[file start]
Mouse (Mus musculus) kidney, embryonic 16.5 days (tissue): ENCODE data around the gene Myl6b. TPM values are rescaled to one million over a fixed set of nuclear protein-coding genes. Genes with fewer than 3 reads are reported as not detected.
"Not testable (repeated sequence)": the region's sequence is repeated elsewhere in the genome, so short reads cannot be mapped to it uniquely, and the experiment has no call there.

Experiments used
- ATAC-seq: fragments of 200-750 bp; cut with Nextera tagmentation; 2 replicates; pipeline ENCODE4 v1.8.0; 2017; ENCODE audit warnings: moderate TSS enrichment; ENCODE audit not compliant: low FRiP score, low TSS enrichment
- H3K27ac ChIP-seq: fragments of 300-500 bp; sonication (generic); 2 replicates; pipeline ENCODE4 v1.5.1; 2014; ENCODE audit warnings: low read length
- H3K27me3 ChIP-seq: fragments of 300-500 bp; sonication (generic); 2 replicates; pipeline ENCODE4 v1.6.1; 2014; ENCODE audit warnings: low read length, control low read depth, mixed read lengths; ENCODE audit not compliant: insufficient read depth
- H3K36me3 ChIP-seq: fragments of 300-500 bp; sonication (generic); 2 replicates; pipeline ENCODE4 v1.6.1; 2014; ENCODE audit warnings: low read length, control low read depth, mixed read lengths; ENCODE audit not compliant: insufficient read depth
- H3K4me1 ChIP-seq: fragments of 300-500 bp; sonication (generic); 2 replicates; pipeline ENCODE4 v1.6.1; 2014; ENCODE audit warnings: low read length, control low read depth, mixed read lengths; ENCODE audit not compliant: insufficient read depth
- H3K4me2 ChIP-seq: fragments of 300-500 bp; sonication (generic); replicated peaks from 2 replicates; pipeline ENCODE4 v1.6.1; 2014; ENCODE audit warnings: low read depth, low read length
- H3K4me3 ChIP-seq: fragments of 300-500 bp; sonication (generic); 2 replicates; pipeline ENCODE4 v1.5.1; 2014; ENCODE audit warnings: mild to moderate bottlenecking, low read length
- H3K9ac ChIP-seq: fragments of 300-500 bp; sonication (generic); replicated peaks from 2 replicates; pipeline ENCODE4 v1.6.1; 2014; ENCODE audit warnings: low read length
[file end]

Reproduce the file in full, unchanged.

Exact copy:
Mouse (Mus musculus) kidney, embryonic 16.5 days (tissue): ENCODE data around the gene Myl6b. TPM values are rescaled to one million over a fixed set of nuclear protein-coding genes. Genes with fewer than 3 reads are reported as not detected.
"Not testable (repeated sequence)": the region's sequence is repeated elsewhere in the genome, so short reads cannot be mapped to it uniquely, and the experiment has no call there.

Experiments used
- ATAC-seq: fragments of 200-750 bp; cut with Nextera tagmentation; 2 replicates; pipeline ENCODE4 v1.8.0; 2017; ENCODE audit warnings: moderate TSS enrichment; ENCODE audit not compliant: low FRiP score, low TSS enrichment
- H3K27ac ChIP-seq: fragments of 300-500 bp; sonication (generic); 2 replicates; pipeline ENCODE4 v1.5.1; 2014; ENCODE audit warnings: low read length
- H3K27me3 ChIP-seq: fragments of 300-500 bp; sonication (generic); 2 replicates; pipeline ENCODE4 v1.6.1; 2014; ENCODE audit warnings: low read length, control low read depth, mixed read lengths; ENCODE audit not compliant: insufficient read depth
- H3K36me3 ChIP-seq: fragments of 300-500 bp; sonication (generic); 2 replicates; pipeline ENCODE4 v1.6.1; 2014; ENCODE audit warnings: low read length, control low read depth, mixed read lengths; ENCODE audit not compliant: insufficient read depth
- H3K4me1 ChIP-seq: fragments of 300-500 bp; sonication (generic); 2 replicates; pipeline ENCODE4 v1.6.1; 2014; ENCODE audit warnings: low read length, control low read depth, mixed read lengths; ENCODE audit not compliant: insufficient read depth
- H3K4me2 ChIP-seq: fragments of 300-500 bp; sonication (generic); replicated peaks from 2 replicates; pipeline ENCODE4 v1.6.1; 2014; ENCODE audit warnings: low read depth, low read length
- H3K4me3 ChIP-seq: fragments of 300-500 bp; sonication (generic); 2 replicates; pipeline ENCODE4 v1.5.1; 2014; ENCODE audit warnings: mild to moderate bottlenecking, low read length
- H3K9ac ChIP-seq: fragments of 300-500 bp; sonication (generic); replicated peaks from 2 replicates; pipeline ENCODE4 v1.6.1; 2014; ENCODE audit warnings: low read length